© 2024 WSHU
NPR News & Classical Music
Play Live Radio
Next Up:
0:00 0:00
Available On Air Stations
89.9 FM is currently running on reduced power. 89.9 HD1 and HD2 are off the air. While we work to fix the issue, we recommend downloading the WSHU app.

NY regulators investigate mortgage empire

AP/Mike Groll

New York banking regulators are investigating one of the nation's largest non-bank mortgage servicing companies, Ocwen Financial, over worries the company is bilking $65 million a year in kickbacks from both struggling homeowners and investors.

Watchdogs are scrutinizing the controversial, but common, practice of forcing homeowners to buy overpriced property insurance once they fall behind in their mortgage payments.

In a letterto Ocwen, New York's Department of Financial Services says the company essentially owned the insurance company allowing them to make money on both "commissions" and the premiums.

Consumer advocates worry that the steep prices of these policies make it harder for owners to get back on their feet. If homes do end up in foreclosure, it is the investors who end up getting slammed with these secretive policies.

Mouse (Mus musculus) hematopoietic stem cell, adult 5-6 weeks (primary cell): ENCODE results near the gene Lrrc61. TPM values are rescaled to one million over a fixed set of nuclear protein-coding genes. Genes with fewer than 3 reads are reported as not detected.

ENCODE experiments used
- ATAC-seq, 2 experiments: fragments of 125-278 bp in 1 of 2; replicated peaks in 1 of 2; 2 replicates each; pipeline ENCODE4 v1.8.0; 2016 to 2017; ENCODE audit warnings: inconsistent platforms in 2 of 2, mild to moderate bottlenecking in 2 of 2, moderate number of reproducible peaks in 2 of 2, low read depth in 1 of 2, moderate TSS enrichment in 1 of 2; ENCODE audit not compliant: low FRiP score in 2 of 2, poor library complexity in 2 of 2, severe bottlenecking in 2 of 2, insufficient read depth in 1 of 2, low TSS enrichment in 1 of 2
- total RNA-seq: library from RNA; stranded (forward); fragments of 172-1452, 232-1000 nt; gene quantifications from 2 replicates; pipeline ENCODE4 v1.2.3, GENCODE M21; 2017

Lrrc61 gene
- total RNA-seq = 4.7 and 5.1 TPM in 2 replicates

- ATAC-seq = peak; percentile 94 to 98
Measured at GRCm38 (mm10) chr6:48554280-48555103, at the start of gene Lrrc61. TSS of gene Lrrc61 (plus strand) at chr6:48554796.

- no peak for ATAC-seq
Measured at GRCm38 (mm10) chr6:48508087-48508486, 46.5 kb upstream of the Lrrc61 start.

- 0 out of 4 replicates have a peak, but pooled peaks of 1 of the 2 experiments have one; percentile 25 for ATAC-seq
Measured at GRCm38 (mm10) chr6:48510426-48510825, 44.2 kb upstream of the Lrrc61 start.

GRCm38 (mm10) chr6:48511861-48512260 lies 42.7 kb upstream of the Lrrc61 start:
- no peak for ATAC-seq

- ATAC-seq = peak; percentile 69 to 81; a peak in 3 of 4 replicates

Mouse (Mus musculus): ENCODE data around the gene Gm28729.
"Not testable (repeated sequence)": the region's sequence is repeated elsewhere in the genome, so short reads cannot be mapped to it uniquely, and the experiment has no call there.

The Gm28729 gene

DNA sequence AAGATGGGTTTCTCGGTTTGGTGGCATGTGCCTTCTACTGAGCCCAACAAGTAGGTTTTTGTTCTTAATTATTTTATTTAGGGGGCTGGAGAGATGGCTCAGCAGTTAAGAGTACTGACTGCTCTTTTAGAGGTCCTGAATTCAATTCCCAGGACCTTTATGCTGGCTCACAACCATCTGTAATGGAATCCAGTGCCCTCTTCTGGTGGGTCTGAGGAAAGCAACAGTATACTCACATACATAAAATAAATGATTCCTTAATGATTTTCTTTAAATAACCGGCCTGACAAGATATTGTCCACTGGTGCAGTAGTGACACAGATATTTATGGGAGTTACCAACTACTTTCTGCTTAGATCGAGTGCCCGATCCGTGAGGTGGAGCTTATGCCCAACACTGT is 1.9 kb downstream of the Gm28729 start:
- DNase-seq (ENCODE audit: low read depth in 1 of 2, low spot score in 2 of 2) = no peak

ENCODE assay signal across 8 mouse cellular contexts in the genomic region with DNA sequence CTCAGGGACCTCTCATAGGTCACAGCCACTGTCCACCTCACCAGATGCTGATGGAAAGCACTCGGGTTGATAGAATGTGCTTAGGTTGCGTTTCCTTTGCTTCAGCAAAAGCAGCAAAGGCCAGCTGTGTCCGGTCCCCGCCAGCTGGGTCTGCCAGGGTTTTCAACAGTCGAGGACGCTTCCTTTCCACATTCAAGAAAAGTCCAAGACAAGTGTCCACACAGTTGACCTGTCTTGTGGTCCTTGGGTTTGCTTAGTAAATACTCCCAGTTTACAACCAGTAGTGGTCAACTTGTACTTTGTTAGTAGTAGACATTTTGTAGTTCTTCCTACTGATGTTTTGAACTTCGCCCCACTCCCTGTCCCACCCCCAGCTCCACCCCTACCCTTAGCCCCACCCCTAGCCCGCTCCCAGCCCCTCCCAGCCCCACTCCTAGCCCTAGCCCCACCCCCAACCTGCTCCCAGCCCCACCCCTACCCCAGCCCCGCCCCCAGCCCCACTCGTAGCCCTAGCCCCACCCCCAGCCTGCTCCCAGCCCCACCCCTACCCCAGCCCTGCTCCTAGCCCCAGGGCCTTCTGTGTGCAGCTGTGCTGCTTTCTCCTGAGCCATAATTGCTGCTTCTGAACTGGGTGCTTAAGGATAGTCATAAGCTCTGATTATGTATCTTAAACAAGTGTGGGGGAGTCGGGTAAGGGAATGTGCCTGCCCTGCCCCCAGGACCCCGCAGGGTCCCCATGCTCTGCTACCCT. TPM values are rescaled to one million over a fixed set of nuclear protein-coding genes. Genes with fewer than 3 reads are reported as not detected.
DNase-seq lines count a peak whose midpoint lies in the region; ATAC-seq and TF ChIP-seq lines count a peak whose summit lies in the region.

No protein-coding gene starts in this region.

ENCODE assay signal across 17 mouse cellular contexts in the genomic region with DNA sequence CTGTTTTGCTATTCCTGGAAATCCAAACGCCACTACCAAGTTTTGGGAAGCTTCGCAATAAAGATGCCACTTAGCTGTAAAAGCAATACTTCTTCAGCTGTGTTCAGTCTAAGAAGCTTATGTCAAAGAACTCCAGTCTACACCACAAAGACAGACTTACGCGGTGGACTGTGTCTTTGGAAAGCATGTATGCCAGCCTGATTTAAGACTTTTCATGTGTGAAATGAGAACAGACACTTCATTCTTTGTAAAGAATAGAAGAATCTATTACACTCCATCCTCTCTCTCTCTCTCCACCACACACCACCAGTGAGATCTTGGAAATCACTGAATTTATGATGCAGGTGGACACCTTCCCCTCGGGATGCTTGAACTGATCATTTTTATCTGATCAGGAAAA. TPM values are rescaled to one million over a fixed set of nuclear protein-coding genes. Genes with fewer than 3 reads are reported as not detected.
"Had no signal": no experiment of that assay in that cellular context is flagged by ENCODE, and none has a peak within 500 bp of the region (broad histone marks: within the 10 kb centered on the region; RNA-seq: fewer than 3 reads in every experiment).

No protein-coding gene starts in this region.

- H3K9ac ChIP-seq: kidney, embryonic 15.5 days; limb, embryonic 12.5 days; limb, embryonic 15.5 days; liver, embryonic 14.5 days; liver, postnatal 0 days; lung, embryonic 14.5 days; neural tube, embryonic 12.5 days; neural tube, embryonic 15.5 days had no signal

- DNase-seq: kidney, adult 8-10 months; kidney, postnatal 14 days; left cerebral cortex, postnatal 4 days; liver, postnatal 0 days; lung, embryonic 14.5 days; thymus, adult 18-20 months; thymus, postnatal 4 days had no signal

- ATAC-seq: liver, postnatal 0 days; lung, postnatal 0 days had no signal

"There needs to be some fee transparency of how much you're going to charge," says Laurie Goodman, Director of the Urban Institute's Housing Finance Policy Center.

"You wouldn't think about going into a supermarket or restaurant and not seeing a price in advance."

Goodman says these insurance policies, called force-placed insurance, are crucial to the housing economy. But, she says, without price transparency there is no incentive for the mortgage company to get a good price for the insurance.

Ocwen Financial did not immediately return phone calls.   

Charles is senior reporter focusing on special projects. He has won numerous awards including an IRE award, three SPJ Public Service Awards, and a National Murrow. He was also a finalist for the Livingston Award for Young Journalists and Third Coast Director’s Choice Award.
Related Content